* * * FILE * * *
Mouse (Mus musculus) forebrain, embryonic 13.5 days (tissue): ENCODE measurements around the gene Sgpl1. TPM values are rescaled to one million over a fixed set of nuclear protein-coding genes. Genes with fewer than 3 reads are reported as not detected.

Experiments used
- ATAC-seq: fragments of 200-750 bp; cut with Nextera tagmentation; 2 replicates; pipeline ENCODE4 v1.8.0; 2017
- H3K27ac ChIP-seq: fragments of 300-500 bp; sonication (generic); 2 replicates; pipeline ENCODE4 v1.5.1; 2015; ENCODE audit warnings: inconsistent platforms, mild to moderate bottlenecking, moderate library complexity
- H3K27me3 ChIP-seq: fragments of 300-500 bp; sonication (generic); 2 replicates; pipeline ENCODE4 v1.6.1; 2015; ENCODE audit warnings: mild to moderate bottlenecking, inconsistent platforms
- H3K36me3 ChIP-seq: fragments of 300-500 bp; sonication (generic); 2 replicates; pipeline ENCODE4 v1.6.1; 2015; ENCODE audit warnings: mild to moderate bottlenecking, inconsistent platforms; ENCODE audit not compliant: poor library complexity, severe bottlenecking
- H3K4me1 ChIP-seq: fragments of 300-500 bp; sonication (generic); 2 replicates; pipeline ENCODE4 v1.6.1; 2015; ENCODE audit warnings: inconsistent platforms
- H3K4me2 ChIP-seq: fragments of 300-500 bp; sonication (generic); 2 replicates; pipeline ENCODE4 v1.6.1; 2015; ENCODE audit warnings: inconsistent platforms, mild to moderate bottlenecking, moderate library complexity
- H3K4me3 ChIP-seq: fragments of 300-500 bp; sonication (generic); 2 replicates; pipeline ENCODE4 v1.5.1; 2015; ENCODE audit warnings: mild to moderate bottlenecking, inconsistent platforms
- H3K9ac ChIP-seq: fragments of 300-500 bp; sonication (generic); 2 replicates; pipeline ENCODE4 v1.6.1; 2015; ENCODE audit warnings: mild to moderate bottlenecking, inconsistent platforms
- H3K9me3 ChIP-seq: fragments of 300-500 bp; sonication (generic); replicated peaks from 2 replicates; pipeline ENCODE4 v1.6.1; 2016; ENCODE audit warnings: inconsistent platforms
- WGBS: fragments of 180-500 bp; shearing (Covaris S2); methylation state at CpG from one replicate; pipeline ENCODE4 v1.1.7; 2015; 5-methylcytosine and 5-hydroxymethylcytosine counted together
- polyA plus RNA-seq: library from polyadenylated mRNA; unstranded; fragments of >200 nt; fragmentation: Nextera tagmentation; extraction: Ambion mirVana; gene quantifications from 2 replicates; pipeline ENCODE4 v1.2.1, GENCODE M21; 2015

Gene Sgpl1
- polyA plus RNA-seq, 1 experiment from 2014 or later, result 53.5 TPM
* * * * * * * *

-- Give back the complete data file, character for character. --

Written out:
Mouse (Mus musculus) forebrain, embryonic 13.5 days (tissue): ENCODE measurements around the gene Sgpl1. TPM values are rescaled to one million over a fixed set of nuclear protein-coding genes. Genes with fewer than 3 reads are reported as not detected.

Experiments used
- ATAC-seq: fragments of 200-750 bp; cut with Nextera tagmentation; 2 replicates; pipeline ENCODE4 v1.8.0; 2017
- H3K27ac ChIP-seq: fragments of 300-500 bp; sonication (generic); 2 replicates; pipeline ENCODE4 v1.5.1; 2015; ENCODE audit warnings: inconsistent platforms, mild to moderate bottlenecking, moderate library complexity
- H3K27me3 ChIP-seq: fragments of 300-500 bp; sonication (generic); 2 replicates; pipeline ENCODE4 v1.6.1; 2015; ENCODE audit warnings: mild to moderate bottlenecking, inconsistent platforms
- H3K36me3 ChIP-seq: fragments of 300-500 bp; sonication (generic); 2 replicates; pipeline ENCODE4 v1.6.1; 2015; ENCODE audit warnings: mild to moderate bottlenecking, inconsistent platforms; ENCODE audit not compliant: poor library complexity, severe bottlenecking
- H3K4me1 ChIP-seq: fragments of 300-500 bp; sonication (generic); 2 replicates; pipeline ENCODE4 v1.6.1; 2015; ENCODE audit warnings: inconsistent platforms
- H3K4me2 ChIP-seq: fragments of 300-500 bp; sonication (generic); 2 replicates; pipeline ENCODE4 v1.6.1; 2015; ENCODE audit warnings: inconsistent platforms, mild to moderate bottlenecking, moderate library complexity
- H3K4me3 ChIP-seq: fragments of 300-500 bp; sonication (generic); 2 replicates; pipeline ENCODE4 v1.5.1; 2015; ENCODE audit warnings: mild to moderate bottlenecking, inconsistent platforms
- H3K9ac ChIP-seq: fragments of 300-500 bp; sonication (generic); 2 replicates; pipeline ENCODE4 v1.6.1; 2015; ENCODE audit warnings: mild to moderate bottlenecking, inconsistent platforms
- H3K9me3 ChIP-seq: fragments of 300-500 bp; sonication (generic); replicated peaks from 2 replicates; pipeline ENCODE4 v1.6.1; 2016; ENCODE audit warnings: inconsistent platforms
- WGBS: fragments of 180-500 bp; shearing (Covaris S2); methylation state at CpG from one replicate; pipeline ENCODE4 v1.1.7; 2015; 5-methylcytosine and 5-hydroxymethylcytosine counted together
- polyA plus RNA-seq: library from polyadenylated mRNA; unstranded; fragments of >200 nt; fragmentation: Nextera tagmentation; extraction: Ambion mirVana; gene quantifications from 2 replicates; pipeline ENCODE4 v1.2.1, GENCODE M21; 2015

Gene Sgpl1
- polyA plus RNA-seq, 1 experiment from 2014 or later, result 53.5 TPM